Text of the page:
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Allegheny Technologies' CEO ties 2Q losses to benefits, working conditions

| Tuesday, July 21, 2015, 8:30 a.m.
James Knox | Trib Total Media
Rich Brestensky, secretary/treasurer of the Steelworkers Organization for Active Retirees, marches with fellow retirees from Allegheny Technologies Inc. during an informational picket at 6 PPG Place, where ATI has its corporate offices, on Tuesday morning, July 21, 2015. The picket took place at the same time the company reports earnings. The retirees are concerned about losing benefits as the USW negotiates a new contract with the company.
James Knox | Trib Total Media
Union retirees from Allegheny Technologies Inc. and members of the Steelworkers Organization for Active Retirees march in an informational picket at 6 PPG Place, where ATI has its corporate offices, on Tuesday morning, July 21, 2015, at the same time the company reports earnings.
James Knox | Trib Total Media
Rich Brestensky, secretary/treasurer of the Steelworkers Organization for Active Retirees (right), and SOAR chapter president Tony Slomkoski march with fellow retirees from Allegheny Technologies Inc. in an informational picket at 6 PPG Place, where ATI has its corporate offices, on Tuesday morning, July 21, 2015 at the same time the company reports earnings.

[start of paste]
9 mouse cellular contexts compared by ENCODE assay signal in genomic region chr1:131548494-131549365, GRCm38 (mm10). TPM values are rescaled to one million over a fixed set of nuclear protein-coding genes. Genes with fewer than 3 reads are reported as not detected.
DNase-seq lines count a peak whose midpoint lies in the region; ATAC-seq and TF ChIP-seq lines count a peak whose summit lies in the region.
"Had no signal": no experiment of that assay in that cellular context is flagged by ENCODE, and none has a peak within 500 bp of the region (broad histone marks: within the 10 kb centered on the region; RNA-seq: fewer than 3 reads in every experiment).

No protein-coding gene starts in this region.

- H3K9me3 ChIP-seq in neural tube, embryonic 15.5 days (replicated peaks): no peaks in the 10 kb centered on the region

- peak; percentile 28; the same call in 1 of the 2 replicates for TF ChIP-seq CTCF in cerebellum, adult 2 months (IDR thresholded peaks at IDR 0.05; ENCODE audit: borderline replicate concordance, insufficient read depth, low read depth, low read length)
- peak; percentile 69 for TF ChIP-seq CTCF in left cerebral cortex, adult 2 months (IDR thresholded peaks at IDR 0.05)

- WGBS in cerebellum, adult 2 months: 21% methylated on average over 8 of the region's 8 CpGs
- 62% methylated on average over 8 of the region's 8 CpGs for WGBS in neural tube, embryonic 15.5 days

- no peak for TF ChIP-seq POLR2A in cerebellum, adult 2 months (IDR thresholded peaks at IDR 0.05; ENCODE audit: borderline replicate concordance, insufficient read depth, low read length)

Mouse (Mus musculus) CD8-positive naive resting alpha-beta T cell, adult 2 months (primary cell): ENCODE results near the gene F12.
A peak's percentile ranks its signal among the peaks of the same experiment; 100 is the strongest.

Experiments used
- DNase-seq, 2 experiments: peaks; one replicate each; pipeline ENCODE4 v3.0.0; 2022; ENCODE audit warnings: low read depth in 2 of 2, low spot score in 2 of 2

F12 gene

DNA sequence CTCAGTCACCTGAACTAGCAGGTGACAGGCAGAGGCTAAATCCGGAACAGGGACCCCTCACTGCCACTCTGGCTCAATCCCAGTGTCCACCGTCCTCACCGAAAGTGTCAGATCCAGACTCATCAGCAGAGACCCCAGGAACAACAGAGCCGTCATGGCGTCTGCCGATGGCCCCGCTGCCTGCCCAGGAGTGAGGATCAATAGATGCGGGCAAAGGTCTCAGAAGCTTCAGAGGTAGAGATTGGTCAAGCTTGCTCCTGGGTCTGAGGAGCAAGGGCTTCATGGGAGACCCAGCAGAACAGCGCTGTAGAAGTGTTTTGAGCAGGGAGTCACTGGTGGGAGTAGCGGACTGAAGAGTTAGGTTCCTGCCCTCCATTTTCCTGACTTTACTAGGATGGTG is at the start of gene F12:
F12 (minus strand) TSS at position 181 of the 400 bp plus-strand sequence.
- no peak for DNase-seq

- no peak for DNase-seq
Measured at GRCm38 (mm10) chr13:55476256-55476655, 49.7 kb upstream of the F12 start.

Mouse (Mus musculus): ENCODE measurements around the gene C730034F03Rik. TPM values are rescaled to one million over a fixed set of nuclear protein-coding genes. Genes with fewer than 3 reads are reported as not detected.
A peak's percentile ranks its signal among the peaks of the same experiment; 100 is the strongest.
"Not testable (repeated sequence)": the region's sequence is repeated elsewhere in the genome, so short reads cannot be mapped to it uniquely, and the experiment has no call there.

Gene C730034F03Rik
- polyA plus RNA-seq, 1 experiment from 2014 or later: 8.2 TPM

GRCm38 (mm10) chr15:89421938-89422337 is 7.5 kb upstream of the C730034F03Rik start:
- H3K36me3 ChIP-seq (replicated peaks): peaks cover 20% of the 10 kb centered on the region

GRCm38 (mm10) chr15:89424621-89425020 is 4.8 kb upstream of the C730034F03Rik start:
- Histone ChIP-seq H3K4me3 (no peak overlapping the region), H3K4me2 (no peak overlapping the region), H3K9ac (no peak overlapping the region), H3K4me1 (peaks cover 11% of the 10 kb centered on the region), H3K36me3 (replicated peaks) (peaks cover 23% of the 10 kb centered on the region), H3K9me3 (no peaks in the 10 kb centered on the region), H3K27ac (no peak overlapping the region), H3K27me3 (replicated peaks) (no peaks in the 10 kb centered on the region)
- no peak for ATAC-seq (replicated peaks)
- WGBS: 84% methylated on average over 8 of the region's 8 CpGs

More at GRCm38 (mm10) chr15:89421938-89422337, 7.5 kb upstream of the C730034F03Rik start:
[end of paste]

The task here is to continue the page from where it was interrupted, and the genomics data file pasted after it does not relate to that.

Increased losses at Allegheny Technologies Inc. in the second quarter focused attention Tuesday on the contentious contract negotiations between the Downtown-based specialty metals company and its union.

CEO Richard Harshman said lowering the cost of employee benefits and gaining flexibility over working conditions are key factors in returning the company to profitability during a challenging market.

The United Steelworkers union dismissed his comments as “rhetoric.” Its members have stayed on the job since their labor agreement expired June 30.

“What we're trying to accomplish in our negotiations is a stabilization of our current cost structure,” Harshman told analysts on a conference call to discuss earnings.

But the union said ATI's long-term costs for benefits aren't related to the downturn in steel prices.

“The union isn't getting baited into discussions about issues that do not come due for decades on the basis of a tight current steel market,” said USW International Vice President Tom Conway, who heads the USW Bargaining Committee.

“This rhetoric from ATI is wasteful and foolish, and their position on some of these issues is detrimental to all the stakeholders at ATI,” he said.

Falling steel prices, surging imports and reduced demand from the oil and gas industry continue take a bite out of the company's sales, which were down 9 percent to $1 billion in the April-June quarter.

ATI is seeking concessions on benefits and working conditions. But Harshman said ATI is not asking to reduce pay, even though the wages it pays are among the highest for manufacturing workers in the nation.

“The aim is not to do that 100 percent on the backs of the USW; that's just not the case at all,” he said.